The Five Books Against Marcion by Tertullian
Chapter X.--Further Proofs of the Same Truth in the Same Chapter, from the Healing of the Paralytic, and from the Designation Son of Man Which Jesus Gives Himself. Tertullian Sustains His Argument by Several Quotations from the Prophets.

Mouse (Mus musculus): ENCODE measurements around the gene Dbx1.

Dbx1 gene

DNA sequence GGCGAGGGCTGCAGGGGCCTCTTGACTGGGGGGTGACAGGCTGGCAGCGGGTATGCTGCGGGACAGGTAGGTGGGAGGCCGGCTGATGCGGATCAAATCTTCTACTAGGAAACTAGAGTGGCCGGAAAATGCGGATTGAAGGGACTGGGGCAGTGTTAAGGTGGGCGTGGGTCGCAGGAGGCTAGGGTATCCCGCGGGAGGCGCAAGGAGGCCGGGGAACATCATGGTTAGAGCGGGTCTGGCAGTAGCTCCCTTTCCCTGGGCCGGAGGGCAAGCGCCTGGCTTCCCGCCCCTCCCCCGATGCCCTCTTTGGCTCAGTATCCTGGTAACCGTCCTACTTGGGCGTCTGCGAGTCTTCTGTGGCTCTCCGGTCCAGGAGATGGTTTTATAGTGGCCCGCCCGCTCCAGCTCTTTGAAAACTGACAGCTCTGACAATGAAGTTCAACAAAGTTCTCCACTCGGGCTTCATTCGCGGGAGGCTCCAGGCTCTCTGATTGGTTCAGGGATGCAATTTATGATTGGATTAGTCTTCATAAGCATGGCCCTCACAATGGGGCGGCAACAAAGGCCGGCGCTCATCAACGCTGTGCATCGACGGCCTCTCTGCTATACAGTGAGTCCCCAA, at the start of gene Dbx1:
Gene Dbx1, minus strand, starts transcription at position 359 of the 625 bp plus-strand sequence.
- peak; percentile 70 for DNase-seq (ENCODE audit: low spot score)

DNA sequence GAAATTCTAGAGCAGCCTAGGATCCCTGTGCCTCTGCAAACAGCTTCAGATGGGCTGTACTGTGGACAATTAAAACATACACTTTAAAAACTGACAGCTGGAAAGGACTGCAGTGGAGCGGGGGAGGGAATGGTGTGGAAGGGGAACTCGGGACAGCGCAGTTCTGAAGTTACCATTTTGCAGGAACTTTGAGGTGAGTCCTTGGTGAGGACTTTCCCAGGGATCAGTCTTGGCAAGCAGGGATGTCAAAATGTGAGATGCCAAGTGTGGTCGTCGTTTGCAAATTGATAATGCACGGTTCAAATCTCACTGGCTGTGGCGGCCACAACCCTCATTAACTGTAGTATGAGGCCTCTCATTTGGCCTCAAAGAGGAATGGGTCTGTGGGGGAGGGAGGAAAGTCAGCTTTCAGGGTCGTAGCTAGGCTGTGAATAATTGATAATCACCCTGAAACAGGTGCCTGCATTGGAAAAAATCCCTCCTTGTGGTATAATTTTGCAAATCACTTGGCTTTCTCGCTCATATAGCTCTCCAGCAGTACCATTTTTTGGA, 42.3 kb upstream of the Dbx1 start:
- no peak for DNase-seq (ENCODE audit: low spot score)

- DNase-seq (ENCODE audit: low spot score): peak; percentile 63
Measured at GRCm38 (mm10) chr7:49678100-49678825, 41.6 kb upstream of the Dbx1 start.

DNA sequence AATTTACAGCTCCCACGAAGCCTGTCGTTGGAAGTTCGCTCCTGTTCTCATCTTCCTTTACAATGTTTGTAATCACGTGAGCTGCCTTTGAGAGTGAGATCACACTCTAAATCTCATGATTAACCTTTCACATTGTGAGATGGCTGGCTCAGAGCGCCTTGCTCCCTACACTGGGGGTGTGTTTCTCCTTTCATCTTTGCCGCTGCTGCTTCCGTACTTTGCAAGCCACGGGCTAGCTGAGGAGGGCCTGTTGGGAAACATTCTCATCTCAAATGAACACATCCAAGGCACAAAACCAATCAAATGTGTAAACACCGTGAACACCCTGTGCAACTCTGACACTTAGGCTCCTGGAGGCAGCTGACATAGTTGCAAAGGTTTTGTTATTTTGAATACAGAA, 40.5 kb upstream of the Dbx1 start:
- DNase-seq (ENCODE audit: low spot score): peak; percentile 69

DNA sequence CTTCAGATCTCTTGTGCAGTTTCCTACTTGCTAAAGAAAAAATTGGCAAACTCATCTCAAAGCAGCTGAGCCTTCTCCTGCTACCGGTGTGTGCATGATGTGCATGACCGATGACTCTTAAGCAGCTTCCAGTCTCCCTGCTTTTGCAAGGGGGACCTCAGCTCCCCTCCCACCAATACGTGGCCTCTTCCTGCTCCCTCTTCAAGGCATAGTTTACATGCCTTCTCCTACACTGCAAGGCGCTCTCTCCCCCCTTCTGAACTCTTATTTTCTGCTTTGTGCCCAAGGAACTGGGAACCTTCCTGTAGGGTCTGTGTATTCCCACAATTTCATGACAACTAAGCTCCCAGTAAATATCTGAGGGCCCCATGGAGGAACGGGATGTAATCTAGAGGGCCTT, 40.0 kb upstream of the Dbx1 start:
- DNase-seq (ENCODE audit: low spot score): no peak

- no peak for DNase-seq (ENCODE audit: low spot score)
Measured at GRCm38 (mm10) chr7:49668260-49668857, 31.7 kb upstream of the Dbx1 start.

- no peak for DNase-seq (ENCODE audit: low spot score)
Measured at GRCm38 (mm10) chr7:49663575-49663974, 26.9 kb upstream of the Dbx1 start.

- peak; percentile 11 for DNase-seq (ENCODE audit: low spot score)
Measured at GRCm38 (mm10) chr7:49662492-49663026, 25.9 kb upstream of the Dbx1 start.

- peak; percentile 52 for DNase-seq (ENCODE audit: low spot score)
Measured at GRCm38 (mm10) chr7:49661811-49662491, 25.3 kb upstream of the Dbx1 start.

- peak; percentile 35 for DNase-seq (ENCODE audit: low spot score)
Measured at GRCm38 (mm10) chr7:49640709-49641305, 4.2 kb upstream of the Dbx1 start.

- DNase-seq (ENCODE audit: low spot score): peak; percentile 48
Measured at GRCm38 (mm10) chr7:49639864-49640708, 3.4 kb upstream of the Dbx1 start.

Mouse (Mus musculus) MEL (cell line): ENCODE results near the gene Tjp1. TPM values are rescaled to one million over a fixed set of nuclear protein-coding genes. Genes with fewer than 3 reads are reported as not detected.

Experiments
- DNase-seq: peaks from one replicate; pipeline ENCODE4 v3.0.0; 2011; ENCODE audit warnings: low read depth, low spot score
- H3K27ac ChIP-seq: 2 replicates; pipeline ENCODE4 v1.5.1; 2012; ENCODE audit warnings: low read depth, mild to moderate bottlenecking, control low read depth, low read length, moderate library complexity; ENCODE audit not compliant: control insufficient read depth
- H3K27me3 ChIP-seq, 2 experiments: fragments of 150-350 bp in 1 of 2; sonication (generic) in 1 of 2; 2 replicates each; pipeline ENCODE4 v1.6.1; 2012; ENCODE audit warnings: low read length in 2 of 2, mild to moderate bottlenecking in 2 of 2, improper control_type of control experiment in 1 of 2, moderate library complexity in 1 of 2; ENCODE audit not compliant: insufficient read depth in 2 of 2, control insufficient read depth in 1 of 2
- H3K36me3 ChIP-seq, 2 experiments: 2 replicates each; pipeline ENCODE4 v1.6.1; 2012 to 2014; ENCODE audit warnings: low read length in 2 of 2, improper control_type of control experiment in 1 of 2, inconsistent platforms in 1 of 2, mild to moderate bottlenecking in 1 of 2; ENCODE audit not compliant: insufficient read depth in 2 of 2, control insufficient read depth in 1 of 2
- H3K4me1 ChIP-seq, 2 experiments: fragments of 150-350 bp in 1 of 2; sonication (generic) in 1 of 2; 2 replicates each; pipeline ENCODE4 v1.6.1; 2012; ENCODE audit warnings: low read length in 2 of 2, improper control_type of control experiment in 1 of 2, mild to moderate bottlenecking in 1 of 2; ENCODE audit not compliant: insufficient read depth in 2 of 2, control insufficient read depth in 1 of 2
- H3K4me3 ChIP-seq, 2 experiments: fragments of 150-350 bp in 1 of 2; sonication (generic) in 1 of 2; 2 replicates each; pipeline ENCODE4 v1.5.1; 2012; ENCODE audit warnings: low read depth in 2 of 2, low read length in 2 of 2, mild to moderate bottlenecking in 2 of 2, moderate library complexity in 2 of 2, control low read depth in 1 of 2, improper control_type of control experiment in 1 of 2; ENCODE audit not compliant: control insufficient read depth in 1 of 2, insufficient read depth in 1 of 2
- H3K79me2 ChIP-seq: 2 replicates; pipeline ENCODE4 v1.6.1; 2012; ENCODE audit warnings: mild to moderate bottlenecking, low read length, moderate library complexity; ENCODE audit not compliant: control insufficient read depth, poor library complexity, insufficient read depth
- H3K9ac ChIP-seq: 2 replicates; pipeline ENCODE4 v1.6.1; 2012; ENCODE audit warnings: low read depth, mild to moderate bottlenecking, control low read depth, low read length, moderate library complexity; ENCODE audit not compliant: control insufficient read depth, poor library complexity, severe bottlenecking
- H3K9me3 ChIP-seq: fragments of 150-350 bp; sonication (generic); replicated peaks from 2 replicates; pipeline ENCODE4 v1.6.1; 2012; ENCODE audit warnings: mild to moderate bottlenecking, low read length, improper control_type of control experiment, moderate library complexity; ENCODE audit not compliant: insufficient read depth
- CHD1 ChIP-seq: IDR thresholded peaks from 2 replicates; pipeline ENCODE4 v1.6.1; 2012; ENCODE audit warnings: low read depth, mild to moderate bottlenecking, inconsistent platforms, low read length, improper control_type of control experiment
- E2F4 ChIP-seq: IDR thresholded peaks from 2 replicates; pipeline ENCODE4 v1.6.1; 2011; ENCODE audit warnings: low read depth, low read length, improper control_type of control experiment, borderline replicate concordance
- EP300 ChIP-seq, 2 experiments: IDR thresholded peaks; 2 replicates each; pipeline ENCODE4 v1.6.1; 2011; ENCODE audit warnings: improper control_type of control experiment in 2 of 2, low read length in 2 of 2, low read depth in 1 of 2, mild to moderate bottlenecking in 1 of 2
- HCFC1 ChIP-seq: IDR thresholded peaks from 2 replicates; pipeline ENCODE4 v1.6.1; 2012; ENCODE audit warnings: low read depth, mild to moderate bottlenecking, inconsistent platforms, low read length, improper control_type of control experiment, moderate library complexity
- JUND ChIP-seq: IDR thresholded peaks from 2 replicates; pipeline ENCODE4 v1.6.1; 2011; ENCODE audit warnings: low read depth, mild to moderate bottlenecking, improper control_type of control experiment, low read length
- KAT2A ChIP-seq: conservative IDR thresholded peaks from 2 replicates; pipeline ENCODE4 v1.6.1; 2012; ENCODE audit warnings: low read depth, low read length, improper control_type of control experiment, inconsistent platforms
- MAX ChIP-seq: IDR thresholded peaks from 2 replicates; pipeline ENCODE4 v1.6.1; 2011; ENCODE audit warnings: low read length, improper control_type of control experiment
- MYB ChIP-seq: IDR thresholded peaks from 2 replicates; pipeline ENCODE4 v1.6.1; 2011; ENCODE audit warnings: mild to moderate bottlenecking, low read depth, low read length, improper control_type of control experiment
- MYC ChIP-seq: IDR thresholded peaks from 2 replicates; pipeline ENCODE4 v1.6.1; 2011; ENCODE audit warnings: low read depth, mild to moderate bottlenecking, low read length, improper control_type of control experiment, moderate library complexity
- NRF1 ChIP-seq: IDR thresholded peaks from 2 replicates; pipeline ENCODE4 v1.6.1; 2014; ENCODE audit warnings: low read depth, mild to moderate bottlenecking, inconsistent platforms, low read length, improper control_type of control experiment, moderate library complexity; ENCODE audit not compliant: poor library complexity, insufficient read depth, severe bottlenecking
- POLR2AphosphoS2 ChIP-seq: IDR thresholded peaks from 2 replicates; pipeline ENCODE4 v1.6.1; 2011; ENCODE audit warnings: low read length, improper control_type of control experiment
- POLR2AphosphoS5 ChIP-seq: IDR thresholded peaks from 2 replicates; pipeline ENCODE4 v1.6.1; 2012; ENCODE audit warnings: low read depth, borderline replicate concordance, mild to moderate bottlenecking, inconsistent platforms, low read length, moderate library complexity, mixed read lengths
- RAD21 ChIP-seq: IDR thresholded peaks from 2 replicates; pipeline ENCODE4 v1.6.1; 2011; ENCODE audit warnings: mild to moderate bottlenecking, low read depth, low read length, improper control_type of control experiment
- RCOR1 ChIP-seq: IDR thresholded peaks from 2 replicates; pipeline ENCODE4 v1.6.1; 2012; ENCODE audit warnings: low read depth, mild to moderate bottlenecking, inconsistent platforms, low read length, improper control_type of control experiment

The sick of the palsy is healed, and that in public, in the sight of the people. For, says Isaiah, |they shall see the glory of the Lord, and the excellency of our God.| What glory, and what excellency? |Be strong, ye weak hands, and ye feeble knees:| this refers to the palsy. |Be strong; fear not.| Be strong is not vainly repeated, nor is fear not vainly added; because with the renewal of the limbs there was to be, according to the promise, a restoration also of bodily energies: |Arise, and take up thy couch;| and likewise moral courage not to be afraid of those who should say, |Who can forgive sins, but God alone?| So that you have here not only the fulfilment of the prophecy which promised a particular kind of healing, but also of the symptoms which followed the cure. In like manner, you should also recognise Christ in the same prophet as the forgiver of sins. |For,| he says, |He shall remit to many their sins, and shall Himself take away our sins.| For in an earlier passage, speaking in the person of the Lord himself, he had said: |Even though your sins be as scarlet, I will make them as white as snow; even though they be like crimson, I will whiten them as wool.| In the scarlet colour He indicates the blood of the prophets; in the crimson, that of the Lord, as the brighter. Concerning the forgiveness of sins, Micah also says: |Who is a God like unto Thee? pardoning iniquity, and passing by the transgressions of the remnant of Thine heritage. He retaineth not His anger as a testimony against them, because He delighteth in mercy. He will turn again, and will have compassion upon us; He wipeth away our iniquities, and casteth our sins into the depths of the sea.| Now, if nothing of this sort had been predicted of Christ, I should find in the Creator examples of such a benignity as would hold out to me the promise of similar affections also in the Son of whom He is the Father. I see how the Ninevites obtained forgiveness of their sins from the Creator -- not to say from Christ, even then, because from the beginning He acted in the Father's name. I read, too, how that, when David acknowledged his sin against Uriah, the prophet Nathan said unto him, |The Lord hath cancelled thy sin, and thou shalt not die;| how king Ahab in like manner, the husband of Jezebel, guilty of idolatry and of the blood of Naboth, obtained pardon because of his repentance; and how Jonathan the son of Saul blotted out by his deprecation the guilt of a violated fast. Why should I recount the frequent restoration of the nation itself after the forgiveness of their sins? -- by that God, indeed, who will have mercy rather than sacrifice, and a sinner's repentance rather than his death. You will first have to deny that the Creator ever forgave sins; then you must in reason show that He never ordained any such prerogative for His Christ; and so you will prove how novel is that boasted benevolence of the, of course, novel Christ when you shall have proved that it is neither compatible with the Creator nor predicted by the Creator. But whether to remit sins can appertain to one who is said to be unable to retain them, and whether to absolve can belong to him who is incompetent even to condemn, and whether to forgive is suitable to him against whom no offence can be committed, are questions which we have encountered elsewhere, when we preferred to drop suggestions rather than treat them anew. Concerning the Son of man our rule is a twofold one: that Christ cannot lie, so as to declare Himself the Son of man, if He be not truly so; nor can He be constituted the Son of man, unless He be born of a human parent, either father or mother. And then the discussion will turn on the point, of which human parent He ought to be accounted the son -- of the father or the mother? Since He is (begotten) of God the Father, He is not, of course, (the son) of a human father. If He is not of a human father, it follows that He must be (the son) of a human mother. If of a human mother, it is evident that she must be a virgin. For to whom a human father is not ascribed, to his mother a husband will not be reckoned; and then to what mother a husband is not reckoned, the condition of virginity belongs. But if His mother be not a virgin, two fathers will have to be reckoned to Him -- a divine and a human one. For she must have a husband, not to be a virgin; and by having a husband, she would cause two fathers -- one divine, the other human -- to accrue to Him, who would thus be Son both of God and of a man. Such a nativity (if one may call it so) the mythic stories assign to Castor or to Hercules. Now, if this distinction be observed, that is to say, if He be Son of man as born of His mother, because not begotten of a father, and His mother be a virgin, because His father is not human -- He will be that Christ whom Isaiah foretold that a virgin should conceive, on what principle you, Marcion, can admit Him Son of man, I cannot possibly see. If through a human father, then you deny him to be Son of God; if through a divine one also, then you make Christ the Hercules of fable; if through a human mother only, then you concede my point; if not through a human father also, then He is not the son of any man, and He must have been guilty of a lie for having declared Himself to be what He was not. One thing alone can help you in your difficulty: boldness on your part either to surname your God as actually the human father of Christ, as Valentinus did with his Æon; or else to deny that the Virgin was human, which even Valentinus did not do. What now, if Christ be described in Daniel by this very title of |Son of man?| Is not this enough to prove that He is the Christ of prophecy? For if He gives Himself that appellation which was provided in the prophecy for the Christ of the Creator, He undoubtedly offers Himself to be understood as Him to whom (the appellation) was assigned by the prophet. But perhaps it can be regarded as a simple identity of names; and yet we have maintained that neither Christ nor Jesus ought to have been called by these names, if they possessed any condition of diversity. But as regards the appellation |Son of man,| in as far as it occurs by accident, in so far there is a difficulty in its occurrence along with a casual identity of names. For it is of pure accident, especially when the same cause does not appear whereby the identity may be occasioned. And therefore, if Marcion's Christ be also said to be born of man, then he too would receive an identical appellation, and there would be two Sons of man, as also two Christs and two Jesuses. Therefore, since the appellation is the sole right of Him in whom it has a suitable reason, if it be claimed for another in whom there is an identity of name, but not of appellation, then the identity of name even looks suspicious in him for whom is claimed without reason the identity of appellation. And it follows that He must be believed to be One and the Same, who is found to be the more fit to receive both the name and the appellation; while the other is excluded, who has no right to the appellation, because he has no reason to show for it. Nor will any other be better entitled to both than He who is the earlier, and has had allotted to Him the name of Christ and the appellation of Son of man, even the Jesus of the Creator. It was He who was seen by the king of Babylon in the furnace with His martyrs: |the fourth, who was like the Son of man.| He also was revealed to Daniel himself expressly as |the Son of man, coming in the clouds of heaven| as a Judge, as also the Scripture shows. What I have advanced might have been sufficient concerning the designation in prophecy of the Son of man. But the Scripture offers me further information, even in the interpretation of the Lord Himself. For when the Jews, who looked at Him as merely man, and were not yet sure that He was God also, as being likewise the Son of God, rightly enough said that a man could not forgive sins, but God alone, why did He not, following up their point about man, answer them, that He had power to remit sins; inasmuch as, when He mentioned the Son of man, He also named a human being? except it were because He wanted, by help of the very designation |Son of man| from the book of Daniel, so to induce them to reflect as to show them that He who remitted sins was God and man -- that only Son of man, indeed, in the prophecy of Daniel, who had obtained the power of judging, and thereby, of course, of forgiving sins likewise (for He who judges also absolves); so that, when once that objection of theirs was shattered to pieces by their recollection of Scripture, they might the more easily acknowledge Him to be the Son of man Himself by His own actual forgiveness of sins. I make one more observation, how that He has nowhere as yet professed Himself to be the Son of God -- but for the first time in this passage, in which for the first time He has remitted sins; that is, in which for the first time He has used His function of judgment, by the absolution. All that the opposite side has to allege in argument against these things, (I beg you) carefully weigh what it amounts to. For it must needs strain itself to such a pitch of infatuation as, on the one hand, to maintain that (their Christ) is also Son of man, in order to save Him from the charge of falsehood; and, on the other hand, to deny that He was born of woman, lest they grant that He was the Virgin's son. Since, however, the divine authority and the nature of the case, and common sense, do not admit this insane position of the heretics, we have here the opportunity of putting in a veto in the briefest possible terms, on the substance of Christ's body, against Marcion's phantoms. Since He is born of man, being the Son of man. He is body derived from body. You may, I assure you, more easily find a man born without a heart or without brains, like Marcion himself, than without a body, like Marcion's Christ. And let this be the limit to your examination of the heart, or, at any rate, the brains of the heretic of Pontus.